Wednesday, February 07, 2007
7 February 2007. Layers of gray cloud packed in like sturgeon sidings--trunks and gullies. Silver light hovering too. Three sea gulls--tiny against distant sky, heading inland before the rain. One or two drops--a herald... Last night: Iris DeMent's story again--her family's farm, a generation back, on the St. Francis River in northeastern Arkansas. Cypress trees, black locust, tupelo and floating willow--Dawidoff knows all their names--nearby the Cherokee Trail of Tears... A small hand-made barge, ferrying long sacks of cotton to the far shore, then by wagon to the gin... "..."What she heard her mother sing moved her in ways she wasn't prepared to explain... 'I'm so wrapped up in these sounds,' she says. 'It's more than music to me. It's a kind of place. I know about these songs. It's music where people are sitting and writing about life, the things they're struggling with and the hard times. They're about tryin' to get through life and hope for the future...'"
Tuesday, February 06, 2007
6 February 2007. White plume of steam against milky white sky. Plumber's truck with long lengths of copper pipe on the diagonal up onto the cab--no, it's a red-orange fiberglass ladder, maze of gardener's equipment, one plywood side pane along top of worn white metal. Mistakes. Inconsistencies. These things happen. Like George Jones , when his new wife gives him a white Dodge pickup for his birthday--he goes down to the Nashville(?) dealership, decides on the spot that he wants the green one as well. Twenty seven cars and four golf carts--how many vehicles can a man drive? And yet, his enunciation--the way he'll linger on a word--mining the meaning--wins over all. No other excess can compete. Like Rose Maddox, close in her mother's tow, belting forth songs at age eleven in Central Valley bars--Visalia, Tulare, Modesto. World of the fields, picking apricots and peaches at 25 or 50 cents an hour--that's when you become a band. "Let's sing..."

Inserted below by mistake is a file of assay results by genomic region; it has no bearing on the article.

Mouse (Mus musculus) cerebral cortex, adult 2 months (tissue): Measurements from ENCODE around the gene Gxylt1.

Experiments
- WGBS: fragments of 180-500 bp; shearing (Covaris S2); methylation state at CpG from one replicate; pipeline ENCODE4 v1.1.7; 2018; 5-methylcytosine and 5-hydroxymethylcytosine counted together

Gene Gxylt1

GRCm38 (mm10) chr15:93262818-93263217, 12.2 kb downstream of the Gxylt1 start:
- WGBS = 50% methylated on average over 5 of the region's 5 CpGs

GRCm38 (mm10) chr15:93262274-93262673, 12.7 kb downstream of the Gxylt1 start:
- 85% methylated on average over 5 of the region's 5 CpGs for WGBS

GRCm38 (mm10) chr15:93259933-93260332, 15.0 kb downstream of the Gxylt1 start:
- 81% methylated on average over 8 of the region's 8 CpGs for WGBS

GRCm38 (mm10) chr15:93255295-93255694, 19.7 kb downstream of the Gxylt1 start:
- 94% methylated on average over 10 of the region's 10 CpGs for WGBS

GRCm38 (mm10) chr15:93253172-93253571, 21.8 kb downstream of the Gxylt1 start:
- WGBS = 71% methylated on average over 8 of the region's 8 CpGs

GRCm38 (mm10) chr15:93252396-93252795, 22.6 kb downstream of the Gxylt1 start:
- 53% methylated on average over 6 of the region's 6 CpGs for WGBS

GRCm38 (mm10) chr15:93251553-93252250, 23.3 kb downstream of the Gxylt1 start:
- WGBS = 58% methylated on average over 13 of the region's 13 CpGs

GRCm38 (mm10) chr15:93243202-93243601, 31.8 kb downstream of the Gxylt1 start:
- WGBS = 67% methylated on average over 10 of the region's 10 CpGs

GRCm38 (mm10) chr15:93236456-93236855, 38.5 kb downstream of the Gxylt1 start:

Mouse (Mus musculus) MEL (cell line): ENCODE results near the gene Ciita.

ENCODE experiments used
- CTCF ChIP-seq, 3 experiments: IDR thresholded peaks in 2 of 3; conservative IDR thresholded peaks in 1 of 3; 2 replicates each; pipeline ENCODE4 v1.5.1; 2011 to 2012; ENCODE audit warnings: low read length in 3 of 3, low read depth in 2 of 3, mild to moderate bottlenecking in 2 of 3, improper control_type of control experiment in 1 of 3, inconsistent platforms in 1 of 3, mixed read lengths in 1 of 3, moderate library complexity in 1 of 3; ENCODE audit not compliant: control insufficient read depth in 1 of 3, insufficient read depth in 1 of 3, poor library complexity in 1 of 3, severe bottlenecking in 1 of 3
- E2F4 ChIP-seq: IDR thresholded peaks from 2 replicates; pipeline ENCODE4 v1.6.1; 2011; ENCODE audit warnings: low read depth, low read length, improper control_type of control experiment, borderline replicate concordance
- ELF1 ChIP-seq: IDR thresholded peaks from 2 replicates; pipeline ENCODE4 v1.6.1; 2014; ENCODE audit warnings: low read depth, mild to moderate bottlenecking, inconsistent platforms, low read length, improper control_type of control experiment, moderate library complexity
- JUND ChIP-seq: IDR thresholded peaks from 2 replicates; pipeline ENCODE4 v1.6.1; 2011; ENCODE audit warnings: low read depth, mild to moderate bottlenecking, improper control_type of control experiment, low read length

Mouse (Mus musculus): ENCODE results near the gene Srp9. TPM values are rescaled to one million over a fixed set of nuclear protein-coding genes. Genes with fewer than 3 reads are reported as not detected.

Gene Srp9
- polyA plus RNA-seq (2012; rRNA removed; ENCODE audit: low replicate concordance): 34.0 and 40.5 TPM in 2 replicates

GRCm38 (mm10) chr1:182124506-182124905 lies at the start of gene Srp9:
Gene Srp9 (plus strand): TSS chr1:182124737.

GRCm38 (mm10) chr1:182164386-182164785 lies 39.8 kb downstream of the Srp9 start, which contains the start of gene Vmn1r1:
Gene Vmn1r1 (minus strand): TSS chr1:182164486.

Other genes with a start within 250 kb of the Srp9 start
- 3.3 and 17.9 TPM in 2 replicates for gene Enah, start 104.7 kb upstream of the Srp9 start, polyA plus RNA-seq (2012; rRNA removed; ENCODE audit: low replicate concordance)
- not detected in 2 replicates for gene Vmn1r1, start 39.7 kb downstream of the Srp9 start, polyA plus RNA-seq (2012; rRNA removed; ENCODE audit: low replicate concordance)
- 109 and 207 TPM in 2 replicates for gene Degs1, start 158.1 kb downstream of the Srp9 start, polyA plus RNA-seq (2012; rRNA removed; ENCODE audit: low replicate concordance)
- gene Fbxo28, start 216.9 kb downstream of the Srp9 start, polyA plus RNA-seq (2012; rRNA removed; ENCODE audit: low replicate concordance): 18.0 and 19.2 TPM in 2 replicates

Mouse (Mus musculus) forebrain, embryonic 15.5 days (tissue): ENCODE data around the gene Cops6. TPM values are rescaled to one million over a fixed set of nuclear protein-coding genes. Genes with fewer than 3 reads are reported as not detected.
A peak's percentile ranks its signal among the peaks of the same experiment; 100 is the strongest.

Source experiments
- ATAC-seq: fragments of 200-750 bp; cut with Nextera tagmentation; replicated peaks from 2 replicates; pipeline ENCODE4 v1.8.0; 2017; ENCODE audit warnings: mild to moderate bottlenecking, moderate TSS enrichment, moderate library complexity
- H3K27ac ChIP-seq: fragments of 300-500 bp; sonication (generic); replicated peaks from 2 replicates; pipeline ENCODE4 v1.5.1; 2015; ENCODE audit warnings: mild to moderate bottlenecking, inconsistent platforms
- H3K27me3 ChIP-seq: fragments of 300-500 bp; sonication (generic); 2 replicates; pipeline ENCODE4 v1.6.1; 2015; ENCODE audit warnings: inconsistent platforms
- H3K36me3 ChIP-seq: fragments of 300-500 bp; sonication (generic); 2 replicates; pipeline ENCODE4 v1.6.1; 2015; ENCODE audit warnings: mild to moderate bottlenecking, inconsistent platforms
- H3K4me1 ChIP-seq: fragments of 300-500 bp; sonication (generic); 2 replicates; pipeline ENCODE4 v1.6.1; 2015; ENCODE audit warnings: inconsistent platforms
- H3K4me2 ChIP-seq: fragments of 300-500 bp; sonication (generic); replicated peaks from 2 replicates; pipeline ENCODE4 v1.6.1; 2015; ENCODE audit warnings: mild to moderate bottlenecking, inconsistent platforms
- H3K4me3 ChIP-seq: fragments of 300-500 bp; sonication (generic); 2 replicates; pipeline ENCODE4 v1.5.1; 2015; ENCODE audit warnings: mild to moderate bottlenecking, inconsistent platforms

Monday, February 05, 2007
5 February 2007. Mist-covered moon, floating just above the hills. Edges lost in darkness. Morning: also veiled, sun just now pushing through. Woman in jaunty white baseball cap disappearing for a moment behind large green truck--amber dome light flashing on cream white cab. WM. Two guys in heavy work clothes, dulled fluorescent-green safety vests--one leaning back slightly, hands in his ample pockets. Just in front--the German doctor, walking carefully up the street, head tilted upwards, houndstooth, sheaf of papers tucked in close. Last night: Doc Watson and Bill Monroe--also a duet, Doc singing the lead, Monroe in high-voiced harmony on the chorus. Banks of the Ohio. Where the song comes from--two solid men, 200 pounds, catching empty oil drums as they were tossed from a train in Detroit--Monroe in his youth--but here, an almost delicate tenor, with subtle mandolin line--like a honeysuckle vine on a trellis...crucial embellishment. Sadness of the words...taken up in the flow...
Friday, February 02, 2007
2 February 2007. Bands of yellow sun pouring through gray clouds. A fan of light from above--as in a 19th century devotional. Last night: what is the difference between gospel and spiritual?--the first being the music out of Protestant evangelical tradition--African-American as well as European-American...where the spirituals are very much the body of song from the black South--out of Africa, almost certainly, with their sliding notes, call and response... Ghostly slow black and white footage of the Swan Silvertones--a kind of music with or without the sound. Then Turner Junior Johnson--harmonica answering each phrase of his wavery voice...young girl in a modern kitchen, close focus--song of praise, as she veers into ecstasy...and an inexplicable re-enactment--Down by the Riverside--a re-knowing of slavery--green chartreuse t-shirts, mop handles, a plastic bucket or two--in some church rec room, perhaps, the camera all jiggly, calls from the audience--laughter, affirmation. Their beautiful voices...
Mary had three links of chain
and every link was freedom's name
Pharaoh's's army got drownded...
Oh Mary don't you weep...
Parshas B'Shalach--this week. "And the waters divided..."
Thursday, February 01, 2007
1 February 2007. Pearl gray trailing clouds. Blond woman with bangs, muted cerulean coat--crustacean--striding up Solano, narrow black circular cord in her left hand, fingers tight... Another walker, more loping gate, her arms swinging back and forth with an unpredictable grace. Dawidoff on Doc Watson--Arthel his given name. Blind before he was a year old--something of a memory of the moon. But a life fully lived, down to choosing a dress for his beloved--by feel. Clarity of sound--as if he were chosen. So seemingly straightforward. So straightforward, period. "Like doing carpentry or fixing a car...," both within his grasp. But more than that, too, of course. How to feel the song. "...a large heart behind the words..."